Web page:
Well, now that our freakishly cold Midwestern winter has started to spread across nearly the entire country, I wanted to share a few tips and tricks I’ve picked up since my first “winter gear” post earlier this season. What I know now that I didn’t know then is that surviving a Midwestern winter isn’t about fortitude or enthusiasm, it’s about having proper winter gear. Google and fashion magazines aren’t really as helpful as you might think — I learned the most from your comments, asking my coworkers what kind of gear they use, checking out the people on the bus to see what name brands and styles look the most comfortable and commute-friendly, experimenting with a few different things, and finding what works for me. For those of you who have been sending tips and tricks along the way, thank you.
1. Layers. Everyone talks about layering, but before this year I always considered a cute tank with a v-neck sweater to be layering. I’d never engaged in layering for warmth. Now, I wear warm-layer leggings, wool socks, and a tank underneath my regular outfit every single day. I love the fleece-lined leggings recommended by my friend Kristen, I like the texture and feel of regular ole’ thermal underwear, but most often I’m rocking the Cuddl’ Duds I included in the photo below. I also layer on a fleece or moderately thick sweater that I can wear in the office if necessary without looking like a college kid in an 8:00 class.
2. Outerwear. I purchased a coat which is great for moderately cold days (where the low is like 10* to 20*F) where I’ll be active or getting in-and-out of a heated car frequently. But that isn’t really my normal day. Because I walk to the bus stop and then stand still for two to twelve minutes each morning and evening, I needed something for my commute that was seriously warm. Everyone seems to wear North Face coats here, but the cost was very high and a few people I work with recommended the Lands’ End Squall coat series. I did my research, including an online shout out to several of you guys on Facebook, and decided that the Lands’ End Long Commuter Down would be the best fit for me.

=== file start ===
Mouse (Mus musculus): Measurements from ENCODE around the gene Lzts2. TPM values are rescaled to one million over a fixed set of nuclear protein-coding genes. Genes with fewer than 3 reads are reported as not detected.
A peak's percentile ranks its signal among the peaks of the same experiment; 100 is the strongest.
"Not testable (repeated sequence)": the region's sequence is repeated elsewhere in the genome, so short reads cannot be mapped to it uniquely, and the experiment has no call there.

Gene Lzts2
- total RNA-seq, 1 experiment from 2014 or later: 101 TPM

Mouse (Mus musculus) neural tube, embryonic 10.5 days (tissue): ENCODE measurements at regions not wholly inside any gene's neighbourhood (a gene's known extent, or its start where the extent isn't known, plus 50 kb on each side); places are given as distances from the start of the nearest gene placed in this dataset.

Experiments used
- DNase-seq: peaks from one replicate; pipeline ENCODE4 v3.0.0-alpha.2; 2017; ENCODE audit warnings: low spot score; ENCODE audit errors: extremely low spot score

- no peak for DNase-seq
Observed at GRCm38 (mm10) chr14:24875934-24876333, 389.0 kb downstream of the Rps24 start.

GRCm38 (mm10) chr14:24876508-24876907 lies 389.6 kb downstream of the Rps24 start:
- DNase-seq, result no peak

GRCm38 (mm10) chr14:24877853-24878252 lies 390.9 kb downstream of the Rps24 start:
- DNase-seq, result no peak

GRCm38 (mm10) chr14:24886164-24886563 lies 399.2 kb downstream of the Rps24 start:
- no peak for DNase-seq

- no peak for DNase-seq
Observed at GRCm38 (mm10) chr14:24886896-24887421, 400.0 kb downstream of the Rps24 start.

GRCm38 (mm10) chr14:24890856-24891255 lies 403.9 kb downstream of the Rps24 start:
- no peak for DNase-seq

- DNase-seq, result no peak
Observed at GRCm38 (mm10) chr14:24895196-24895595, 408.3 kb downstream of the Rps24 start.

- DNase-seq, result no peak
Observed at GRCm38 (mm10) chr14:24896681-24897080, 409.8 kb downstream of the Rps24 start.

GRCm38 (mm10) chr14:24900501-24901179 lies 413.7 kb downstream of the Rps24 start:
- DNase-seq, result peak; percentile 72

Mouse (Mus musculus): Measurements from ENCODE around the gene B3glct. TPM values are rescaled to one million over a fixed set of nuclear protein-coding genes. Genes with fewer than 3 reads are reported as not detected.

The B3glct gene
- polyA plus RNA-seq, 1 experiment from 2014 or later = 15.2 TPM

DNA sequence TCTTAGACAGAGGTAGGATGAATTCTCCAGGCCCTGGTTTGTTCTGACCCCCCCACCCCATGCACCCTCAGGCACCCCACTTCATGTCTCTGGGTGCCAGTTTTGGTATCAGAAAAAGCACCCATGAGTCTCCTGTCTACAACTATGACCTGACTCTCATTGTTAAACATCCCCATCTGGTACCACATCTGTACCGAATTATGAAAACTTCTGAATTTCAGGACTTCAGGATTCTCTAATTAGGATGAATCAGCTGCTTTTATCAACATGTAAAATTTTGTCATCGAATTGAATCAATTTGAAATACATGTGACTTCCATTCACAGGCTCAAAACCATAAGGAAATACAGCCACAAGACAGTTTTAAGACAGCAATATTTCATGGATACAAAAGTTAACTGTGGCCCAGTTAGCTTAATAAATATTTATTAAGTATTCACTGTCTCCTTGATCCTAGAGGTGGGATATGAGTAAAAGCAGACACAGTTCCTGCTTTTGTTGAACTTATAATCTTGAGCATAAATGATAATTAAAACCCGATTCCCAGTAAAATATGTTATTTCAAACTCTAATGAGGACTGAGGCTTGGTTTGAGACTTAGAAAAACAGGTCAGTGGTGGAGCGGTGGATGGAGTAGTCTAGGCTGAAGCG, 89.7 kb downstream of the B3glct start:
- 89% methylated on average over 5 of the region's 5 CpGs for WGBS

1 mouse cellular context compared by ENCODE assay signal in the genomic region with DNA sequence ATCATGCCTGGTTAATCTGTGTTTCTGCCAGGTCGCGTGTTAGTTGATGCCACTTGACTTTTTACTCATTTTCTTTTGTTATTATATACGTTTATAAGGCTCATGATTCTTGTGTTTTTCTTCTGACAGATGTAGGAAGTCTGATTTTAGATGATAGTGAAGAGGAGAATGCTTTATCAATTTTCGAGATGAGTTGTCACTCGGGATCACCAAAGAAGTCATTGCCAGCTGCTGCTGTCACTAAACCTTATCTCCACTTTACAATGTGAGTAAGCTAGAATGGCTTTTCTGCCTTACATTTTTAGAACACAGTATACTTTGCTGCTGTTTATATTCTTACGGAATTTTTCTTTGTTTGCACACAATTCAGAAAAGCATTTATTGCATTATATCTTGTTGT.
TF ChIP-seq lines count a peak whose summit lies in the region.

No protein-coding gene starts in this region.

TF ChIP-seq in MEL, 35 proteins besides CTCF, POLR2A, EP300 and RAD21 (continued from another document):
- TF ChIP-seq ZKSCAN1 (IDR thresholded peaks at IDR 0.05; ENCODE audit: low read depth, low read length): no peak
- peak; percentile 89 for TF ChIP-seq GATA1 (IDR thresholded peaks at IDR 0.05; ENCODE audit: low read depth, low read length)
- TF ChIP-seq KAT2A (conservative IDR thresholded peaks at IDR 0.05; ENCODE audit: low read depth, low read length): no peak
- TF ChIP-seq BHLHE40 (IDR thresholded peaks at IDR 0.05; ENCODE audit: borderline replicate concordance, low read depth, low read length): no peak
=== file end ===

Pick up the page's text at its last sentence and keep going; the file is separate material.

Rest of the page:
3. Sizing. I’m typically quite hot-natured, and have always gotten overheated easily on the bus/train. Thus, during my commute to work in DC I never tried to wear warm clothes underneath my winter coats. I learned pretty quickly that my size Small coats couldn’t really handle the kind of layering I needed to make my commutes passable. So, I ordered a Medium in my new coat. It was huge. It is so large that I almost returned it for a smaller size because I felt silly wearing such a large coat inside my warm apartment. Now that I’ve been actually wearing it, though, that extra space in the arms and shoulders is the best thing ever. I can fit a very thick sweater or a fleece zip-up under my coat and there is still plenty of room for moving around. Also, extra big is extra warm.
4. Footwear. I thought that my rotation of knee-high leather boots would be perfect all winter, but post-snow sidewalks are treacherous and disgusting, so I’ve been avoiding them on my commute and just carrying them to work in my canvas tote. I picked up this pair of fleece-lined snow boots because they were cute, but I’ve been hearing great things about Sorel and Merrell boots and may snag a new pair for next season on clearance if I find something that looks good.
5. Socks. I try to wear warm wool socks every day, and if they are the thin ones I’ll just wear them all day, changing into work-appropriate shoes during the workday. I also keep a pair of knee-high pantyhose in my bag and can switch into hose and heels at a moment’s notice if I have a big meeting. Seriously, though, regular cotton socks just won’t do when you are out in the weather — wool socks (preferably the ones that go all the way to your knee) are required.
So far, my new large coat, snow boots, and effective layering have been keeping me incredibly warm. Each day I make it to work without crying or giving up, I feel a little more like a winter-weather superhero.
Am I missing anything? Any other tips you’d like to share for those of us surviving our coldest winters ever?